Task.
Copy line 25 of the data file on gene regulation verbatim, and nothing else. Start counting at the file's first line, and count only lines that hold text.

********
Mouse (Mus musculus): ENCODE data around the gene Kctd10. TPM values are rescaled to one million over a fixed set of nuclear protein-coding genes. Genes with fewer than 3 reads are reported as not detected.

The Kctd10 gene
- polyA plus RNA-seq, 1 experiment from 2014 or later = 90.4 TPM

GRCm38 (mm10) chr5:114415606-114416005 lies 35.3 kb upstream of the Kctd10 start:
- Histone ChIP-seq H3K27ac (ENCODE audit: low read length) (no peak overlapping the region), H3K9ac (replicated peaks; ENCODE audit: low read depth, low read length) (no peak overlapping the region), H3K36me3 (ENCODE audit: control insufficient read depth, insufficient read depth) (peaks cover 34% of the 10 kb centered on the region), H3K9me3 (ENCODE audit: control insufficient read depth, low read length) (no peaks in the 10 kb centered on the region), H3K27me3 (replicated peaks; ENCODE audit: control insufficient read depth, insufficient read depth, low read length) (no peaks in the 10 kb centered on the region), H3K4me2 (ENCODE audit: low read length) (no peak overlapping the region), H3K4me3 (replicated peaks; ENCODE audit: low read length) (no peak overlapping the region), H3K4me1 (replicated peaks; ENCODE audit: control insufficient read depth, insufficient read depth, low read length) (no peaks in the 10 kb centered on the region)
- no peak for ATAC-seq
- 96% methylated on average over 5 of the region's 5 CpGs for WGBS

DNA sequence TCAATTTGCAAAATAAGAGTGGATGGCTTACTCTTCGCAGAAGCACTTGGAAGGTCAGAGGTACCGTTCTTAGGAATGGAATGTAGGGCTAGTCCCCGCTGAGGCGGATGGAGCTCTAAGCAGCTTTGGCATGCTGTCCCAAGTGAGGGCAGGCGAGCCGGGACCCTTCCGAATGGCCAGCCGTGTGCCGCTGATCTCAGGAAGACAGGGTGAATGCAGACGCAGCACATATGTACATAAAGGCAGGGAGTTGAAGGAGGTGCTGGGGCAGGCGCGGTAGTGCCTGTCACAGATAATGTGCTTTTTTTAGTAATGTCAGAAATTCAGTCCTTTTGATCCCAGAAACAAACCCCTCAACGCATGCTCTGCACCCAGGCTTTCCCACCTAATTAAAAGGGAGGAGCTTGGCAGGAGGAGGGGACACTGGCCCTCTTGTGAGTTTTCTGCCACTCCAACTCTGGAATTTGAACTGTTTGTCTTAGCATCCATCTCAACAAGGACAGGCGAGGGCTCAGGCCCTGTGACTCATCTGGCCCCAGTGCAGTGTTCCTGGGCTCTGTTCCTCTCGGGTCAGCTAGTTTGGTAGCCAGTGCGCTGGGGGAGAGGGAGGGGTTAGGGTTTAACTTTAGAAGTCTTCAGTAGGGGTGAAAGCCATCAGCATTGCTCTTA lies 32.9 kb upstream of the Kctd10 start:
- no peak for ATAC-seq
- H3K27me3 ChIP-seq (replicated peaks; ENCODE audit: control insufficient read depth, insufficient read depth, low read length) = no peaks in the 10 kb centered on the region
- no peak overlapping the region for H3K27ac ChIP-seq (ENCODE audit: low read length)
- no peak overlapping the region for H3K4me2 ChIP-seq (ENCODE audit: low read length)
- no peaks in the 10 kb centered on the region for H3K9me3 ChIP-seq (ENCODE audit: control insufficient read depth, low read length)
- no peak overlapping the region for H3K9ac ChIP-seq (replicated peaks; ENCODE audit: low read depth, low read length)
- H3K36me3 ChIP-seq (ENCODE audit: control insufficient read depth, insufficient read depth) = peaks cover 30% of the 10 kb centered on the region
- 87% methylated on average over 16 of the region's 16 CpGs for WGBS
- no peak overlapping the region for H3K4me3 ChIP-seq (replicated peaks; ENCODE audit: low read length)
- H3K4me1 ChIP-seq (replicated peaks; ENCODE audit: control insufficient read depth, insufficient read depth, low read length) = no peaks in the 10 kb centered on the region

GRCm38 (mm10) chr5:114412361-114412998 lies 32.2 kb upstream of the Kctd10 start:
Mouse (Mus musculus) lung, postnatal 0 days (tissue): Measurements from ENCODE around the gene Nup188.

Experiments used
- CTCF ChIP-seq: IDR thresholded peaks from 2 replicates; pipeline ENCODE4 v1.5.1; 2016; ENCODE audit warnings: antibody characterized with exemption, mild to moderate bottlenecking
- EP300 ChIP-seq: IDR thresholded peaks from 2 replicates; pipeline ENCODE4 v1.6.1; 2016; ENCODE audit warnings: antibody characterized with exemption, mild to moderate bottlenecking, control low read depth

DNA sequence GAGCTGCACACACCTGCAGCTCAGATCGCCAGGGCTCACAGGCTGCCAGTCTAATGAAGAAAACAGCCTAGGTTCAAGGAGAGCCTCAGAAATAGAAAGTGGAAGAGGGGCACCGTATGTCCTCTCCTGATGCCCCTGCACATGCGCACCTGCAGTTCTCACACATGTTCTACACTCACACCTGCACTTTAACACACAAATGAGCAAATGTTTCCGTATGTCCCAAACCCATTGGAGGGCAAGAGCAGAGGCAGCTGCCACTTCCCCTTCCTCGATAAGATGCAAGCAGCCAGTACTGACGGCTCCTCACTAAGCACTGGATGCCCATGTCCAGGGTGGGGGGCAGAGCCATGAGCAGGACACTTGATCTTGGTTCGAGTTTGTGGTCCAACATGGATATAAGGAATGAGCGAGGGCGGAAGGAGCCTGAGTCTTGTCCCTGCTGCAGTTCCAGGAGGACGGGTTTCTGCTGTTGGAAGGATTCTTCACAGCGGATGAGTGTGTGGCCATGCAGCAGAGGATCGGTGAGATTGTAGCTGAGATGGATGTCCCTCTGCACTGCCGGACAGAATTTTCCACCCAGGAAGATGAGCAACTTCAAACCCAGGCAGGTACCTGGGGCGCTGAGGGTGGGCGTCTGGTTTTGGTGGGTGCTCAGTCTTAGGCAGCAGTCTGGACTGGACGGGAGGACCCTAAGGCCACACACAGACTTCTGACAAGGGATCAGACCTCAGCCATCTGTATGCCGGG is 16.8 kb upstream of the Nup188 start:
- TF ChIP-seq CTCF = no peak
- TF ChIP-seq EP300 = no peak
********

- TF ChIP-seq CTCF = no peak